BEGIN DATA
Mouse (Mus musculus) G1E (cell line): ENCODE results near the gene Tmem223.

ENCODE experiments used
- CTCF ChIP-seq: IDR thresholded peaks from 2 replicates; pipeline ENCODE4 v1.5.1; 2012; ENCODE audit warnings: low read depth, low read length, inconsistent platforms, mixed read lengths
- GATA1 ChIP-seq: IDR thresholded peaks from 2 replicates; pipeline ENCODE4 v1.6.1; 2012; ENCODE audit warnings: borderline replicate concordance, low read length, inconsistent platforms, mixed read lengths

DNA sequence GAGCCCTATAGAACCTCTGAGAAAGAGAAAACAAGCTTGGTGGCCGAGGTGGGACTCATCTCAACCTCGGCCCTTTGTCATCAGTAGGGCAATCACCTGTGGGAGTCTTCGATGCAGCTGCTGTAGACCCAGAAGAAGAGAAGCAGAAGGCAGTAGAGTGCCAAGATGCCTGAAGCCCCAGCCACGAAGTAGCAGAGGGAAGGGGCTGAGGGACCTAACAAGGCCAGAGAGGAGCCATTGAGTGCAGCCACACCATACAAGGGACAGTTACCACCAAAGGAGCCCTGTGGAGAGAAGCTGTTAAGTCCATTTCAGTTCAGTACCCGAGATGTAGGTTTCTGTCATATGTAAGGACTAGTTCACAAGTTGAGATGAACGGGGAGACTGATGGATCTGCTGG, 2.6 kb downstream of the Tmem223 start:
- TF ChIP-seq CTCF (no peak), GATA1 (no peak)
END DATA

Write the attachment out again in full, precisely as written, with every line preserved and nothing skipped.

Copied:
Mouse (Mus musculus) G1E (cell line): ENCODE results near the gene Tmem223.

ENCODE experiments used
- CTCF ChIP-seq: IDR thresholded peaks from 2 replicates; pipeline ENCODE4 v1.5.1; 2012; ENCODE audit warnings: low read depth, low read length, inconsistent platforms, mixed read lengths
- GATA1 ChIP-seq: IDR thresholded peaks from 2 replicates; pipeline ENCODE4 v1.6.1; 2012; ENCODE audit warnings: borderline replicate concordance, low read length, inconsistent platforms, mixed read lengths

DNA sequence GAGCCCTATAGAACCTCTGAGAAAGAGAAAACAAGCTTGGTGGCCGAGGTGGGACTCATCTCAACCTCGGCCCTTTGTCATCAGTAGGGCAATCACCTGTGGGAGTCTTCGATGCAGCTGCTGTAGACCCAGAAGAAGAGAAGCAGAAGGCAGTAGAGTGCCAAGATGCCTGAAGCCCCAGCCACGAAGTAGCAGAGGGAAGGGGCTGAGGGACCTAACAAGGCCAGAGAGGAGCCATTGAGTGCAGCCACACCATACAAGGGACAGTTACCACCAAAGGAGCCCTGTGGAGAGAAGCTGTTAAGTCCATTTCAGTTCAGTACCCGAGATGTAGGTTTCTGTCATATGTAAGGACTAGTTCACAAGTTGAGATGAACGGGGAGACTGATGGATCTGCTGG, 2.6 kb downstream of the Tmem223 start:
- TF ChIP-seq CTCF (no peak), GATA1 (no peak)